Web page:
India–China Boundary Problem 1846–1947: History and Diplomacy by A.G. Noorani

Dr. R. N. Das is Senior Fellow at the Institute for Defence Studies and Analyses, New Delhi. Click here for detailed profile.
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  • January 2013
    Book Review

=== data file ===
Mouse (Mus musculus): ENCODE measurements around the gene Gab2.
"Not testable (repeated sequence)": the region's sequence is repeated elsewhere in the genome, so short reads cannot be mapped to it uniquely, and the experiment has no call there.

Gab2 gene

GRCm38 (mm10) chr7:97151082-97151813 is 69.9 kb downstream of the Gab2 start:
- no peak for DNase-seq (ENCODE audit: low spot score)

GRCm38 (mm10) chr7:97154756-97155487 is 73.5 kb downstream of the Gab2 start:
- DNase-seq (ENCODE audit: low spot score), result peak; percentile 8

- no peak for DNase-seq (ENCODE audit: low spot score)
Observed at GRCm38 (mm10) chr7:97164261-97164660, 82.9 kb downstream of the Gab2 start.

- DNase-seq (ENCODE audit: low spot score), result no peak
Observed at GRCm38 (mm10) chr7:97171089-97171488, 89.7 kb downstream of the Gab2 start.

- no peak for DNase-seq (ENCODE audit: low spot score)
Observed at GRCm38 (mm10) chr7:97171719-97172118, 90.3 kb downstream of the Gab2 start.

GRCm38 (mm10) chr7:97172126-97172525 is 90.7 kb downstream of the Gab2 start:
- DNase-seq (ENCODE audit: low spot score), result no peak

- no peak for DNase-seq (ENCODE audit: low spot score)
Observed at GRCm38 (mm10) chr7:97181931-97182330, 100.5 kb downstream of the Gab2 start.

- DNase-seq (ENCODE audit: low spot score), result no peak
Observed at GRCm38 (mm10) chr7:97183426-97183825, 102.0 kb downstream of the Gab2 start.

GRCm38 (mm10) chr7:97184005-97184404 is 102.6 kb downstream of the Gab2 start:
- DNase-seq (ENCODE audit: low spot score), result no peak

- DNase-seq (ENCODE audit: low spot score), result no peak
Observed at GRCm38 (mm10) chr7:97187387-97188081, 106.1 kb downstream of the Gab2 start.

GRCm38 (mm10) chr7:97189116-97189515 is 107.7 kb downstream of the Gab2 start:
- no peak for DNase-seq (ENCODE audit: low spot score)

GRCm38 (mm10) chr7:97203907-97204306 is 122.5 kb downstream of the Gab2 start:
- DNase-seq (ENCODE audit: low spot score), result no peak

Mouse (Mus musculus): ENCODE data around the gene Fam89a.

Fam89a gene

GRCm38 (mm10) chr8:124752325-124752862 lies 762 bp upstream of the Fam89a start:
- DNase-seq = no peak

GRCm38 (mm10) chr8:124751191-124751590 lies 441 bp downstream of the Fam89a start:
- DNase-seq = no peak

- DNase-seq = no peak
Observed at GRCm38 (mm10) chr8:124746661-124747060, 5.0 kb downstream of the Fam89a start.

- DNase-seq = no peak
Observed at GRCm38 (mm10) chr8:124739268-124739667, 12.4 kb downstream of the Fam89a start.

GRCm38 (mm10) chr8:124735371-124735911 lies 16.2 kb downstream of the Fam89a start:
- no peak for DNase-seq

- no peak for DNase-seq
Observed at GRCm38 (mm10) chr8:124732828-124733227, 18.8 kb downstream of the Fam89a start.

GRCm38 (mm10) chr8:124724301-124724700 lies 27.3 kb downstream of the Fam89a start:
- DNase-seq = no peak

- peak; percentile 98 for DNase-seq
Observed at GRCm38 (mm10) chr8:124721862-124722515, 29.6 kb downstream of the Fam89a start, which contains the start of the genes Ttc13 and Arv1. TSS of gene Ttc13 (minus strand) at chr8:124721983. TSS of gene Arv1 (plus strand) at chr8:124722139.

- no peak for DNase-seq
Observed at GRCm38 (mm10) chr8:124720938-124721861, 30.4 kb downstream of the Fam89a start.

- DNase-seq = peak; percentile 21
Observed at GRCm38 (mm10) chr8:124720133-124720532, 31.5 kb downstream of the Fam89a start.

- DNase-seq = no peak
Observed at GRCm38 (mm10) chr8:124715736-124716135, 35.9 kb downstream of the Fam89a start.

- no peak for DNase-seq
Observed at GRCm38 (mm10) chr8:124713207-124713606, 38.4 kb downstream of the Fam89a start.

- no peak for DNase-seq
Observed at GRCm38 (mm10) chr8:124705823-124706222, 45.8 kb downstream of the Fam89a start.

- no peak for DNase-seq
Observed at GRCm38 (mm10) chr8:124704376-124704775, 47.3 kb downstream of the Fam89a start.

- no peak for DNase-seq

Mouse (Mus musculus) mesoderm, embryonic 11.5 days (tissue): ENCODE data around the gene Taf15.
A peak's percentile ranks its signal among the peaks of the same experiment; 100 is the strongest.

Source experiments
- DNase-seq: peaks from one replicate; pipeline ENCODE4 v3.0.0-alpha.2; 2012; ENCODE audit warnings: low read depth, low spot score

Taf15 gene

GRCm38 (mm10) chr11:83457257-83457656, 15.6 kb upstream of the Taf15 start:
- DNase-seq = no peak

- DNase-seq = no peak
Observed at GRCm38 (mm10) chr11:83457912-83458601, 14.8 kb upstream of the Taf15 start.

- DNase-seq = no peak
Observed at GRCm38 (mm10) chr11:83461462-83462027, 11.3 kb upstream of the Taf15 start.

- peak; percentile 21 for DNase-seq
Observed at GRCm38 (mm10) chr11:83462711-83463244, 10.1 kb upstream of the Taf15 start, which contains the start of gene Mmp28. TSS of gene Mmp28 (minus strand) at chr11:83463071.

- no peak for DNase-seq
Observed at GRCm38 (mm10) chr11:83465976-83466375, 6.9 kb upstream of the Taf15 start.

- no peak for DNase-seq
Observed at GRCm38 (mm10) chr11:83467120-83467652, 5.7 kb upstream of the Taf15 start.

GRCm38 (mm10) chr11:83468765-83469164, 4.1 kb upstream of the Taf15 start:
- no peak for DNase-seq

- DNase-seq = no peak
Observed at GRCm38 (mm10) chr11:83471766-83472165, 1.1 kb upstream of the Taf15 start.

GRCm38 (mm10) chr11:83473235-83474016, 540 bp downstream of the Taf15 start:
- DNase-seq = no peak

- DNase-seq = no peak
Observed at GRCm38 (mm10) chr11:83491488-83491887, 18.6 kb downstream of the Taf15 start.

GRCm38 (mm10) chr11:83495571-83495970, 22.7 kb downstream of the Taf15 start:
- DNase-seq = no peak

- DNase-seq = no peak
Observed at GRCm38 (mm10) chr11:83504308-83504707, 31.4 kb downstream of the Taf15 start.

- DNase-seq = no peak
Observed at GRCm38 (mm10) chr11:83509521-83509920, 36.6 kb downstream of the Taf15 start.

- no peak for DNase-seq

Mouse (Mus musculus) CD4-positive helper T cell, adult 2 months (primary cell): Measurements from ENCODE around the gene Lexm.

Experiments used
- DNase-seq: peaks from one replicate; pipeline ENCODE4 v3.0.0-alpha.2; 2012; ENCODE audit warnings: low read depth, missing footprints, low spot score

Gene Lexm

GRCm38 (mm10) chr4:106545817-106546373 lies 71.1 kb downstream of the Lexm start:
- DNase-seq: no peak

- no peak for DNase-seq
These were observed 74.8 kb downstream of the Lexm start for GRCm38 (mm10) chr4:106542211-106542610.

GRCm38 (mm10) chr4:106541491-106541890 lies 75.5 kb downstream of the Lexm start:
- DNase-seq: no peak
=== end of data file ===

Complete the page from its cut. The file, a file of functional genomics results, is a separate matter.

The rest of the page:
The Sino-Indian border dispute is one of the longest running border disputes in the world, which has so far eluded a solution. While China has settled its territorial disputes with most of its neighbours, including Russia and Vietnam, the border dispute with India is yet to be resolved, even after 15 rounds of negotiation under the new framework of Special Representative Talks initiated in 2003 during Prime Minister Atal Bihari Vajpayee's visit to China, which indeed gave an impetus to the border talks. A significant breakthrough achieved during this visit was the Chinese recognition of Sikkim as an integral part of India. The positive vibe for border settlement continued and in 2005 it reached yet another threshold, when the two countries signed the Agreement on the Political Parameters and Guiding Principles for Settlement of the India-China Boundary Question. The spirit of accommodation between the two countries could be gauged from Art. 6 of the agreement, which stipulated, ‘In reaching a boundary settlement, the two sides shall safeguard due interests of their settled population in the border areas’. This revived hopes for a package deal between the two countries. The Agreement on Political Parameters, indeed, makes a mention of the ‘package settlement’ in Art. 3.